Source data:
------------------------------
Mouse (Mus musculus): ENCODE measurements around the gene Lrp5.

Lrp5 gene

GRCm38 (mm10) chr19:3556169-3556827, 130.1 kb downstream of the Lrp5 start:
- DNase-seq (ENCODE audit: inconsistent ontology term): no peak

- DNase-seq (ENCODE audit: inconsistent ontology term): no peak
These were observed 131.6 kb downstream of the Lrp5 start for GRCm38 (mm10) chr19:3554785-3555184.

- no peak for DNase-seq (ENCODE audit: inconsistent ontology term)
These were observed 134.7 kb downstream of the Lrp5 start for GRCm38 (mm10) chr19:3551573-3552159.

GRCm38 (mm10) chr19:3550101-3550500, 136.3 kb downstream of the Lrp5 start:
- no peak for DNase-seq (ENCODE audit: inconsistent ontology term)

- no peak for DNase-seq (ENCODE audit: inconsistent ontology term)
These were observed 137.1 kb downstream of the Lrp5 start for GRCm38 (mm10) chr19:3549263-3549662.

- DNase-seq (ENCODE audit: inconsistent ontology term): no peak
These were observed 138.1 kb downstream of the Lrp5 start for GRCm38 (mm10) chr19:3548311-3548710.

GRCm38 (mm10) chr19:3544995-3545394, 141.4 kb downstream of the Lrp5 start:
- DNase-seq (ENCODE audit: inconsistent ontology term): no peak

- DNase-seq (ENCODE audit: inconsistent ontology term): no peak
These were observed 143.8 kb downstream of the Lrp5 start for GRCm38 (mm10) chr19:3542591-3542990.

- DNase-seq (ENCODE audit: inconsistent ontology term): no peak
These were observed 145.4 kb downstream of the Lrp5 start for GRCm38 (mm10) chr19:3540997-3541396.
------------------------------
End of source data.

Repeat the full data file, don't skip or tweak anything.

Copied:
Mouse (Mus musculus): ENCODE measurements around the gene Lrp5.

Lrp5 gene

GRCm38 (mm10) chr19:3556169-3556827, 130.1 kb downstream of the Lrp5 start:
- DNase-seq (ENCODE audit: inconsistent ontology term): no peak

- DNase-seq (ENCODE audit: inconsistent ontology term): no peak
These were observed 131.6 kb downstream of the Lrp5 start for GRCm38 (mm10) chr19:3554785-3555184.

- no peak for DNase-seq (ENCODE audit: inconsistent ontology term)
These were observed 134.7 kb downstream of the Lrp5 start for GRCm38 (mm10) chr19:3551573-3552159.

GRCm38 (mm10) chr19:3550101-3550500, 136.3 kb downstream of the Lrp5 start:
- no peak for DNase-seq (ENCODE audit: inconsistent ontology term)

- no peak for DNase-seq (ENCODE audit: inconsistent ontology term)
These were observed 137.1 kb downstream of the Lrp5 start for GRCm38 (mm10) chr19:3549263-3549662.

- DNase-seq (ENCODE audit: inconsistent ontology term): no peak
These were observed 138.1 kb downstream of the Lrp5 start for GRCm38 (mm10) chr19:3548311-3548710.

GRCm38 (mm10) chr19:3544995-3545394, 141.4 kb downstream of the Lrp5 start:
- DNase-seq (ENCODE audit: inconsistent ontology term): no peak

- DNase-seq (ENCODE audit: inconsistent ontology term): no peak
These were observed 143.8 kb downstream of the Lrp5 start for GRCm38 (mm10) chr19:3542591-3542990.

- DNase-seq (ENCODE audit: inconsistent ontology term): no peak
These were observed 145.4 kb downstream of the Lrp5 start for GRCm38 (mm10) chr19:3540997-3541396.